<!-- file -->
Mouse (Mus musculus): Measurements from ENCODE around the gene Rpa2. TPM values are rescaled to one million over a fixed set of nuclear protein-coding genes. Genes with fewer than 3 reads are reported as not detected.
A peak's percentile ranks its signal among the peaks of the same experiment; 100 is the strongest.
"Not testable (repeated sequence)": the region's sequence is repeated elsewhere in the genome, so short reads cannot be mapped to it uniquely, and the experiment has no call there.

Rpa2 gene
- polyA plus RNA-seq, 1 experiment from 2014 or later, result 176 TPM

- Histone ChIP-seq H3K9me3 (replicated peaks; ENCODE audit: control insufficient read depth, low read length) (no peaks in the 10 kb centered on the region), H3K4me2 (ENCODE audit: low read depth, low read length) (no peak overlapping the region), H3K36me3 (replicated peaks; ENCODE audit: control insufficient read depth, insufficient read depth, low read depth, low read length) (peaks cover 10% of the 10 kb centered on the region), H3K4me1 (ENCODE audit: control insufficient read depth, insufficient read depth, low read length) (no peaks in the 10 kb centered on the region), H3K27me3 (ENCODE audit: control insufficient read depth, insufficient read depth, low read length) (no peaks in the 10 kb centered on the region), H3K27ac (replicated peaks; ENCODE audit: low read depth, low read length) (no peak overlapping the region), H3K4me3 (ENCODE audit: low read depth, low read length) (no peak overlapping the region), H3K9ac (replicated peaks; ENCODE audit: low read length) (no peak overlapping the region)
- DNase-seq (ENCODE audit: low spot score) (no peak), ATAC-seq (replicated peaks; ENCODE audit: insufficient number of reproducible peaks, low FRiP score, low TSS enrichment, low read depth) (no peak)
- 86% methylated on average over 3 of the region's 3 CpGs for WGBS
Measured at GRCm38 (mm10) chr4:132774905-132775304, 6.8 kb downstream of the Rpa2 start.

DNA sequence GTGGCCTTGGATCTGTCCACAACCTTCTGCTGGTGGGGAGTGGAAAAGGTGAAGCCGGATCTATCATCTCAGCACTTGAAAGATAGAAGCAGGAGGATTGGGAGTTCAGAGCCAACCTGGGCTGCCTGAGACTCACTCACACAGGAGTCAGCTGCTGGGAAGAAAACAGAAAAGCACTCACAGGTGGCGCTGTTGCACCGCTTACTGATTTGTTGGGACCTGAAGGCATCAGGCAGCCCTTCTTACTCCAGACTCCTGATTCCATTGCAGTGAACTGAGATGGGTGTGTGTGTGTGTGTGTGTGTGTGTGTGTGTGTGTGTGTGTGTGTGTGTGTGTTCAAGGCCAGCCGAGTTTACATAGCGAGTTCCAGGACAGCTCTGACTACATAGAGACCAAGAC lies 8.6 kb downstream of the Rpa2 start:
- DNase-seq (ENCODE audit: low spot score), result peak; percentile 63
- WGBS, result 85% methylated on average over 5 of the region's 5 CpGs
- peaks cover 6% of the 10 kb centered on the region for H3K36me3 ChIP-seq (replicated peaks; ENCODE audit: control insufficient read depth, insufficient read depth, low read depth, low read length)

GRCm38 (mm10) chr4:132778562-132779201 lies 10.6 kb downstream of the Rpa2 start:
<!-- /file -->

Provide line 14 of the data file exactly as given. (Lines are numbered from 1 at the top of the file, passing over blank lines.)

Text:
GRCm38 (mm10) chr4:132778562-132779201 lies 10.6 kb downstream of the Rpa2 start: